Illustration by Dewey Saunders
As you check out The FADER, reading the stories and looking at photographs of the latest trendsetters, you might be inspired to dream about a career in music or entertainment yourself. And as you learn about people who’ve been successful in these industries, you might notice that many of them didn’t finish — or even attend — college. That might lead you to think that you too can skip higher education and go straight to career success. But chances are, that’s simply not true.
Yes, once in a while, a uniquely talented — and lucky — person catches their big break without finishing their education. But they’re the exception. Here’s the rule: going to college is your best path to a big break — as a musician or in any other career you might want to pursue.
Whether you attend a four-year college, a community college, or a professional training program, getting a higher education degree is the key to building a successful career. That’s because in today’s economy, a high school diploma just doesn’t cut it anymore. In fact, studies show that compared to folks who only finish high school, people who graduate from college have an easier time finding a job and earn about $1 million more on average over their lifetimes. And I know from my own life experience that higher education can lead you to opportunities you can’t even begin to imagine for yourself right now.
Neither of my parents attended college, and my family didn’t have much money, so I knew there was no way they could afford a college tuition. But I also knew that college was the single most important investment I could make in my future. So I worked as hard as I could to get good grades, sent in my applications, and got accepted to Princeton University. I applied for as much financial aid as I could. That assistance allowed me to get my degree — and that degree changed my life. It allowed me to go on to law school (which I paid for with more financial aid) and become a lawyer. And with that education, I was able to do so many jobs that I loved — working in the Mayor’s Office in Chicago, running a non-profit organization called Public Allies to help young people in underserved communities, being an Associate Dean at the University of Chicago. This all happened because I got into college and filled out my financial aid forms. So can you. Here’s how.
First, you need to commit. Just decide, right now, that you’re going to continue your education past high school, and don’t let anything stand in your way. Maybe you have friends who don’t share your ambitions and will try to distract you from your goals. Maybe you face challenges in your family. Whatever it is, don’t let it discourage you from reaching for your dreams.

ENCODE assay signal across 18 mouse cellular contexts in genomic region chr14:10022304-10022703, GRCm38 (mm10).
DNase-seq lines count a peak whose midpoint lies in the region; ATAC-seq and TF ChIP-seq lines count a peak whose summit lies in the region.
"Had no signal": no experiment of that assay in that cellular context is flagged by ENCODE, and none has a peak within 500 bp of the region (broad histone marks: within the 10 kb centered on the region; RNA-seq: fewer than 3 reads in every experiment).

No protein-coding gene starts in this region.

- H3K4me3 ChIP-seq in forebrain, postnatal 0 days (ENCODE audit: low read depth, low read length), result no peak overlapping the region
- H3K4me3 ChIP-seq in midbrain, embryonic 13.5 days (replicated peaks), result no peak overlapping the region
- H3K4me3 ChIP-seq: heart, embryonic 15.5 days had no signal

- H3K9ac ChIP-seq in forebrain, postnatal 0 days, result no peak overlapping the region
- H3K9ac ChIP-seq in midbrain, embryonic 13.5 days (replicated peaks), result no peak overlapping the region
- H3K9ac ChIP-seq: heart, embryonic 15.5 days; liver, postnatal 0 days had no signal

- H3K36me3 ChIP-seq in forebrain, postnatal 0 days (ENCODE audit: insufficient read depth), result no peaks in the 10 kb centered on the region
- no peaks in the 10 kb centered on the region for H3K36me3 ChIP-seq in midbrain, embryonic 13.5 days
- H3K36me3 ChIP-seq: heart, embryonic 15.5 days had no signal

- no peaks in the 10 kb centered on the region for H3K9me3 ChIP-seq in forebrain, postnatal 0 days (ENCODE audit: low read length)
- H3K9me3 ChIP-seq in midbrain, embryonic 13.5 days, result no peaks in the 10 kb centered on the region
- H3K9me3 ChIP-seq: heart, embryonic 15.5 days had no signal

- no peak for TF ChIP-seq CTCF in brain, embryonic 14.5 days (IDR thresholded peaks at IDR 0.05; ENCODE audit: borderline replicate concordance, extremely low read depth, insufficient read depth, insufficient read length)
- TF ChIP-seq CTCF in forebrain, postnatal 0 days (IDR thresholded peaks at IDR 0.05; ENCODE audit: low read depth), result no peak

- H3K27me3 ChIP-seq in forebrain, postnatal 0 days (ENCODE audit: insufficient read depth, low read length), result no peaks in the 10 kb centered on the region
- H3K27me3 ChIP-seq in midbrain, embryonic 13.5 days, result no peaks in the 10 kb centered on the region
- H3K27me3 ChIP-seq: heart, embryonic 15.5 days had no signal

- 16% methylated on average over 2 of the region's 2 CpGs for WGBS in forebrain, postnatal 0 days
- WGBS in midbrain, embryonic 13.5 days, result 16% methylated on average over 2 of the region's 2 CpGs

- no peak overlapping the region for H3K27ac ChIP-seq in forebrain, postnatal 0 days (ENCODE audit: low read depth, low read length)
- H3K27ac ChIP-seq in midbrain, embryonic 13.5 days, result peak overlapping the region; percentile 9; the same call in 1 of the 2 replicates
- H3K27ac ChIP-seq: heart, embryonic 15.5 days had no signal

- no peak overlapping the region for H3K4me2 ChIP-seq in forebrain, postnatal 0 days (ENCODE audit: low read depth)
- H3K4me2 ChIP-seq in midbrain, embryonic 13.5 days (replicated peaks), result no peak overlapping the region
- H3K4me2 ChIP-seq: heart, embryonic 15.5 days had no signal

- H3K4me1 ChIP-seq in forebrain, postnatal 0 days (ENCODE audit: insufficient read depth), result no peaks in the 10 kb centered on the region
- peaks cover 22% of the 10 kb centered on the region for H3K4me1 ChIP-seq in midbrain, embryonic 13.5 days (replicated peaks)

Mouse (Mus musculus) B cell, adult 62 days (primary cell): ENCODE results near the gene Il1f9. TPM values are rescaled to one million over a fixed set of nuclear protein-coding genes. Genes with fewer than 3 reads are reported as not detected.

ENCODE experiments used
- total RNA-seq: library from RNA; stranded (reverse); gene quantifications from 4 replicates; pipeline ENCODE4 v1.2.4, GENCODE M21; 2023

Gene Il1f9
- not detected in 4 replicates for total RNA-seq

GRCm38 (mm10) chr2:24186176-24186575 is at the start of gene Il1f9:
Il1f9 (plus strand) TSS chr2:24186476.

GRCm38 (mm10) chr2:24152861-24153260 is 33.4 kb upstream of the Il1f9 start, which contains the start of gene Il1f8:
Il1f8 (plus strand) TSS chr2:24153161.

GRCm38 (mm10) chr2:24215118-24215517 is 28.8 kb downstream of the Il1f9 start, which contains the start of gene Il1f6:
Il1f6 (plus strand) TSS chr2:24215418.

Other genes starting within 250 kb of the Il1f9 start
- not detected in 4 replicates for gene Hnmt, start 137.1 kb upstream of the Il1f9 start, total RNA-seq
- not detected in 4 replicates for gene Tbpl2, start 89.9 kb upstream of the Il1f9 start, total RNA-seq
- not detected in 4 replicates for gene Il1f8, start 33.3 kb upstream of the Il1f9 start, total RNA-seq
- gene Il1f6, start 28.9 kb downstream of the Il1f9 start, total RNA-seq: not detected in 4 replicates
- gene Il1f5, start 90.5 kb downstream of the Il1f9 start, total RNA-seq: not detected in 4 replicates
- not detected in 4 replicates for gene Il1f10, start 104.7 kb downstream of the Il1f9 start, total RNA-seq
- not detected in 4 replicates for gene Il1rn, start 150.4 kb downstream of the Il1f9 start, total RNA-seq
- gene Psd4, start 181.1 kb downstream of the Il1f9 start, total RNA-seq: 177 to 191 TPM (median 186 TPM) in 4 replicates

Next, get on track in the college application process by connecting with my Better Make Room campaign and their tool called Up Next that can give you the extra push you need. Just text “College” to 44044 to sign up, and the folks at Better Make Room will send college tips and reminders right to your phone. They’ll let you know when it’s time to register for the SATs and ACTs and remind you about important application deadlines. And when you do get to college they’ll help you stay focused and motivated.
I know from my own life experience that higher education can lead you to opportunities you can’t even begin to imagine for yourself right now.
Most important of all, go to FAFSA.gov and fill out your free application for federal student aid (or FAFSA). That’s the one-stop shop to access your share of the $150 billion that the federal government provides in college loans for students across America every year.
We’ve made it easier than ever before to fill out your FAFSA form. We’ve posted it online early — starting on October 1. We’ve designed an easy to use College Scorecard to help you figure out where to apply, what it will cost, and how much each school’s alumni typically earn. We’ve increased the amount of money you can receive. And the FAFSA now only takes about 20 minutes to complete and re-file each year.
But you can’t get a single penny if you don’t complete it. And you’d be amazed at how many young people never do: over two million students who could be getting financial aid — more than $5,800 in Pell grants, for example — never complete their FAFSA. Millions more probably never even considered attending college because they just assumed it was too expensive. And even those who do fill out their form often only apply to one school — and when they don’t get in, they don’t have any other options. Don’t make those same mistakes.
Getting financial aid and going to college opened a lifetime’s worth of doors for me, my husband, and millions of people just like us all across the country. That’s why we care so much about ensuring that you take the same journey, and we will be helping you and rooting for you every step of the way. But it’s up to you to make the first move. So take a few minutes and sign up to receive Up Next texts and fill out your FAFSA. Then go on and complete your education so you can chase after every last one of your dreams and ambitions and make us — and more importantly, yourself — proud.